Death sentence dropped for Mumia Abu-Jamal




When was the last time you heard Mumia Abu-Jamal's name in the mainstream media? Probably not since the mid-1990s. In 1982, the former radio journalist/activist/Black Panther was convicted of murder for the shooting death of a Philadelphia police officer, though he (and supporters) insist he is innocent. Ever since, his case has been an international lightening rod for anti-death penalty and social-justice advocates who say the evidence against him was unreliable, and in 1999, another man named Arthur Beverly came forward and insisted that he was the police officer's killer. Despite appeals and requests for a new trial, Abu-Jamal has remained on death row and has been called "the world's most famous death row inmate."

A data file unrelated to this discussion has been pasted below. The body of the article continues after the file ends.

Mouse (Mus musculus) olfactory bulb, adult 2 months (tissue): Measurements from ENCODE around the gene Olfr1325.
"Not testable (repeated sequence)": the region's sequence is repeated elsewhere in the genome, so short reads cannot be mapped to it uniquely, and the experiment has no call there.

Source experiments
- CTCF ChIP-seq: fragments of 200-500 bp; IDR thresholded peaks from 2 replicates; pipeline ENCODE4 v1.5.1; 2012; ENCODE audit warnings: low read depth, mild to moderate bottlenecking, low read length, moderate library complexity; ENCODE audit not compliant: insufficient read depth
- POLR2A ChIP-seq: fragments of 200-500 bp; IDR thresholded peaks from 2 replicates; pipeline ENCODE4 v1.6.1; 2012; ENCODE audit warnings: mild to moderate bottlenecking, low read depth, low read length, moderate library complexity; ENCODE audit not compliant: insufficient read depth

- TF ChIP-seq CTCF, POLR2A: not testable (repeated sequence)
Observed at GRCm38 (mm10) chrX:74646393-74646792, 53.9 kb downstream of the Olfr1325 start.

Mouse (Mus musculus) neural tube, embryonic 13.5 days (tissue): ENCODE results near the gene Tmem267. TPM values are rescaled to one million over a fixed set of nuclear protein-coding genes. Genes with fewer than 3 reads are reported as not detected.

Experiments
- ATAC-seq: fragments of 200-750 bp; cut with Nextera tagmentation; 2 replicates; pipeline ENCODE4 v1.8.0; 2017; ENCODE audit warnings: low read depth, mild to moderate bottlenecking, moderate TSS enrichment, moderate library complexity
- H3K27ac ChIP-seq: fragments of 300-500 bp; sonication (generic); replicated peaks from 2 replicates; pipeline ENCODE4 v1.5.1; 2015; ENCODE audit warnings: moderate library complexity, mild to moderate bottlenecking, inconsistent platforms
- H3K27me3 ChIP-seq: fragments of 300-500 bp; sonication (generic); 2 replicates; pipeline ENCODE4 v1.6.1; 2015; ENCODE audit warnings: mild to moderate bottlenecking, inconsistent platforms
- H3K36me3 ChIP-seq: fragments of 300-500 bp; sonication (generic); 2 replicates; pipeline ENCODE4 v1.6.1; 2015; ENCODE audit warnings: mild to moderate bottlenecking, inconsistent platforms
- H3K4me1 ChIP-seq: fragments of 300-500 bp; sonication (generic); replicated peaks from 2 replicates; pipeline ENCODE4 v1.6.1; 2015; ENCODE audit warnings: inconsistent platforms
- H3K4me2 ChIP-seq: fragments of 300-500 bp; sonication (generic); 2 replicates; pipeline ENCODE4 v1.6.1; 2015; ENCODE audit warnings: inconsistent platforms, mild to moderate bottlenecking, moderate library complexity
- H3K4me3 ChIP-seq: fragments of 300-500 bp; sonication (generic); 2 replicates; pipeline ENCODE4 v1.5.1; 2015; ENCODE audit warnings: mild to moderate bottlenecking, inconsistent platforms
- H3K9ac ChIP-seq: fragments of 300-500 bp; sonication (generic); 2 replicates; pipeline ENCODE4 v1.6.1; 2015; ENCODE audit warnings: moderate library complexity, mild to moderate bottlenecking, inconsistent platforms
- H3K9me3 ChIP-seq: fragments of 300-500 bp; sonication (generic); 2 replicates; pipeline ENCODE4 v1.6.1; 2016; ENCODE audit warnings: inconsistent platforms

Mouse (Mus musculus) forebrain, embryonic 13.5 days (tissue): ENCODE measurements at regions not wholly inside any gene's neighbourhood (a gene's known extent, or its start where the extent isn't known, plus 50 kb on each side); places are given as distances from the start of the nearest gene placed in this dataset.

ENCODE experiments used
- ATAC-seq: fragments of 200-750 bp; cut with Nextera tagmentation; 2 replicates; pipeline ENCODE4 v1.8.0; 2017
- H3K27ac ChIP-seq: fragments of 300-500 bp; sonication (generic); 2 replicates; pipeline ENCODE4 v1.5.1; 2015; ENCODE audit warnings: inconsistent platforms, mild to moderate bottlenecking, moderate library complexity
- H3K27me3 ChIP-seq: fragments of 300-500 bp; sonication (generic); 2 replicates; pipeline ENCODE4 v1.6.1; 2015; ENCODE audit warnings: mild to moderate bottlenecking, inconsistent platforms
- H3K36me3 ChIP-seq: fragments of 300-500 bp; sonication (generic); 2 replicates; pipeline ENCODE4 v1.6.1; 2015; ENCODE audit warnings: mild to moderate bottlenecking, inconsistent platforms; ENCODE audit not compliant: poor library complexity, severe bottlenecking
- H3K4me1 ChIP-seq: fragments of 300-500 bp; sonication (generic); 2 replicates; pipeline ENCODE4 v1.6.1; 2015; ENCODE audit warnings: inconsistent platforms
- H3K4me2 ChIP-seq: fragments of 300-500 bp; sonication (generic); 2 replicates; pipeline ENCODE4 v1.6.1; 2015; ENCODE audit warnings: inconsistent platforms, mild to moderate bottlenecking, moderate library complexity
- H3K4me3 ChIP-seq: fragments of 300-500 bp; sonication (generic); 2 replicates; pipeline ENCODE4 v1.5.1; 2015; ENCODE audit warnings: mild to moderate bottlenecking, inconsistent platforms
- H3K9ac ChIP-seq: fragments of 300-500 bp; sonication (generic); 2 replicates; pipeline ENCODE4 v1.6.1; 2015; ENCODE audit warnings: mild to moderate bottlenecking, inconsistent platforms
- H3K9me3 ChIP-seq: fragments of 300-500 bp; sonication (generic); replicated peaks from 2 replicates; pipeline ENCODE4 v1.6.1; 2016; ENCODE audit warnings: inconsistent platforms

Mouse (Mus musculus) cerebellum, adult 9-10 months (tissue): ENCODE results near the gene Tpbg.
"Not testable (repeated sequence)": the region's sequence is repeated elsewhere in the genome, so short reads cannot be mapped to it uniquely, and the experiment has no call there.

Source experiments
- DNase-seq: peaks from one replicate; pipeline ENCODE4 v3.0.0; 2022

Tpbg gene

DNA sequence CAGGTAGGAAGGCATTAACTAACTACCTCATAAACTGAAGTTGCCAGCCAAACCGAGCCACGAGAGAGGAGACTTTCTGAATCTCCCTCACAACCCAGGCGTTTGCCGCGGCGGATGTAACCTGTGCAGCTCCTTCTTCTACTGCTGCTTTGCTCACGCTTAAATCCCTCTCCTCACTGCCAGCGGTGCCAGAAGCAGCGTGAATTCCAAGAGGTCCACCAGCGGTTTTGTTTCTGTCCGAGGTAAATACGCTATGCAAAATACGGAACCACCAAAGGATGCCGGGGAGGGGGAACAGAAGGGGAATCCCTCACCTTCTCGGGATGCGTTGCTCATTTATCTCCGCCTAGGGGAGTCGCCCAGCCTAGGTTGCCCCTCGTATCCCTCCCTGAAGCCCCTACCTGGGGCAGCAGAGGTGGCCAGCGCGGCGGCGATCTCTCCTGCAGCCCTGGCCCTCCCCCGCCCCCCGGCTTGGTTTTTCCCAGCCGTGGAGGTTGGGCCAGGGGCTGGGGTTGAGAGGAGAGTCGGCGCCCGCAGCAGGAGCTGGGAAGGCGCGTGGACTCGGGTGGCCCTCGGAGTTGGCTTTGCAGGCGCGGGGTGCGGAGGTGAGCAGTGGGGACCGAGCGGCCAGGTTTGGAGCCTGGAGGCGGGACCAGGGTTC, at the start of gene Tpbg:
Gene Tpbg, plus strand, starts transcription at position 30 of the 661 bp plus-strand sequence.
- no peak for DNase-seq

Nearly 30 years after his conviction, Philadelphia prosecutors have dropped their attempt to see Abu-Jamal put to death after a federal court judge declared his death-penalty sentence unconstitutional.

Abu-Jumal is now looking at life in prison; supporters are still calling for his release from prison and are holding a protest at Constitution Center in Philly on Dec. 9.

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